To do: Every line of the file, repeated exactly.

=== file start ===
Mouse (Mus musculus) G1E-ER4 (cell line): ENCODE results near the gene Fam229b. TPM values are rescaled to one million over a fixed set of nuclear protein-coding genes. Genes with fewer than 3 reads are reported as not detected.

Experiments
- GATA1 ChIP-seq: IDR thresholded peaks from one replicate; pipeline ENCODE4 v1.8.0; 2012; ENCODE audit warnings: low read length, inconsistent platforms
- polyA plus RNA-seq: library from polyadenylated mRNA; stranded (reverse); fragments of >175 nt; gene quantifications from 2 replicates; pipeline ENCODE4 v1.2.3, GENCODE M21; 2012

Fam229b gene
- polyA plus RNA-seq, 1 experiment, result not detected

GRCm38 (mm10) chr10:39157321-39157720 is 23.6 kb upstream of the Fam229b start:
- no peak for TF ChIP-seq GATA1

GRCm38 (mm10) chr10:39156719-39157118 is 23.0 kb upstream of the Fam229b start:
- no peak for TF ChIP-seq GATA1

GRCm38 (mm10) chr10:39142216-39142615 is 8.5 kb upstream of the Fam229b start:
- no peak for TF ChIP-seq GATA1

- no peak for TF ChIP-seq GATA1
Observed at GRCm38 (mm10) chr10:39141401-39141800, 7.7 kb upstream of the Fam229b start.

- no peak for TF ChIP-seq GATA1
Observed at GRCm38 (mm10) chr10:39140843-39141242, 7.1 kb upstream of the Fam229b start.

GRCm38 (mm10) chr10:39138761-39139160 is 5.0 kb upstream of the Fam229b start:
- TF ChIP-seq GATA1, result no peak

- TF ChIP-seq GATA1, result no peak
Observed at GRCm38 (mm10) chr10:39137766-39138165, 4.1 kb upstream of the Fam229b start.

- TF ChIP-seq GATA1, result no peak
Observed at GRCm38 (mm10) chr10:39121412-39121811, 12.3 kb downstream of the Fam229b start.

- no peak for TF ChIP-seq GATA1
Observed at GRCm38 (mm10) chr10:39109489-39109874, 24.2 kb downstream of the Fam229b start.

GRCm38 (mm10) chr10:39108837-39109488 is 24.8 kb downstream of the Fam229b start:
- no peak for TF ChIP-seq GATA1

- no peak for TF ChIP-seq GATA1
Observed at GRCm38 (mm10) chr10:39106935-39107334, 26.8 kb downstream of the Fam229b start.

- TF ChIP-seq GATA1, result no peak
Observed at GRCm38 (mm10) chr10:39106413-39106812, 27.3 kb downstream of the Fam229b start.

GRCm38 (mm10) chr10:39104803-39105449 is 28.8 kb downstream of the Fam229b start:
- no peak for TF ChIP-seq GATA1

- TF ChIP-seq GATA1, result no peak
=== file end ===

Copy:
Mouse (Mus musculus) G1E-ER4 (cell line): ENCODE results near the gene Fam229b. TPM values are rescaled to one million over a fixed set of nuclear protein-coding genes. Genes with fewer than 3 reads are reported as not detected.

Experiments
- GATA1 ChIP-seq: IDR thresholded peaks from one replicate; pipeline ENCODE4 v1.8.0; 2012; ENCODE audit warnings: low read length, inconsistent platforms
- polyA plus RNA-seq: library from polyadenylated mRNA; stranded (reverse); fragments of >175 nt; gene quantifications from 2 replicates; pipeline ENCODE4 v1.2.3, GENCODE M21; 2012

Fam229b gene
- polyA plus RNA-seq, 1 experiment, result not detected

GRCm38 (mm10) chr10:39157321-39157720 is 23.6 kb upstream of the Fam229b start:
- no peak for TF ChIP-seq GATA1

GRCm38 (mm10) chr10:39156719-39157118 is 23.0 kb upstream of the Fam229b start:
- no peak for TF ChIP-seq GATA1

GRCm38 (mm10) chr10:39142216-39142615 is 8.5 kb upstream of the Fam229b start:
- no peak for TF ChIP-seq GATA1

- no peak for TF ChIP-seq GATA1
Observed at GRCm38 (mm10) chr10:39141401-39141800, 7.7 kb upstream of the Fam229b start.

- no peak for TF ChIP-seq GATA1
Observed at GRCm38 (mm10) chr10:39140843-39141242, 7.1 kb upstream of the Fam229b start.

GRCm38 (mm10) chr10:39138761-39139160 is 5.0 kb upstream of the Fam229b start:
- TF ChIP-seq GATA1, result no peak

- TF ChIP-seq GATA1, result no peak
Observed at GRCm38 (mm10) chr10:39137766-39138165, 4.1 kb upstream of the Fam229b start.

- TF ChIP-seq GATA1, result no peak
Observed at GRCm38 (mm10) chr10:39121412-39121811, 12.3 kb downstream of the Fam229b start.

- no peak for TF ChIP-seq GATA1
Observed at GRCm38 (mm10) chr10:39109489-39109874, 24.2 kb downstream of the Fam229b start.

GRCm38 (mm10) chr10:39108837-39109488 is 24.8 kb downstream of the Fam229b start:
- no peak for TF ChIP-seq GATA1

- no peak for TF ChIP-seq GATA1
Observed at GRCm38 (mm10) chr10:39106935-39107334, 26.8 kb downstream of the Fam229b start.

- TF ChIP-seq GATA1, result no peak
Observed at GRCm38 (mm10) chr10:39106413-39106812, 27.3 kb downstream of the Fam229b start.

GRCm38 (mm10) chr10:39104803-39105449 is 28.8 kb downstream of the Fam229b start:
- no peak for TF ChIP-seq GATA1

- TF ChIP-seq GATA1, result no peak